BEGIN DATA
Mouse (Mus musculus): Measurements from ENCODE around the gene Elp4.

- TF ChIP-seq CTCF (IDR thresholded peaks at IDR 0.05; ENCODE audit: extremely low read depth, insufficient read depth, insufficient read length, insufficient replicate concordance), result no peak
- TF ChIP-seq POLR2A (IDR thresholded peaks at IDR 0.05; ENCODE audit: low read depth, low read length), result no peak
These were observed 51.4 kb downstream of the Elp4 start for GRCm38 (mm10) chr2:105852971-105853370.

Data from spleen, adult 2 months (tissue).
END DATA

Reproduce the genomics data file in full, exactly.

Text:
Mouse (Mus musculus): Measurements from ENCODE around the gene Elp4.

- TF ChIP-seq CTCF (IDR thresholded peaks at IDR 0.05; ENCODE audit: extremely low read depth, insufficient read depth, insufficient read length, insufficient replicate concordance), result no peak
- TF ChIP-seq POLR2A (IDR thresholded peaks at IDR 0.05; ENCODE audit: low read depth, low read length), result no peak
These were observed 51.4 kb downstream of the Elp4 start for GRCm38 (mm10) chr2:105852971-105853370.

Data from spleen, adult 2 months (tissue).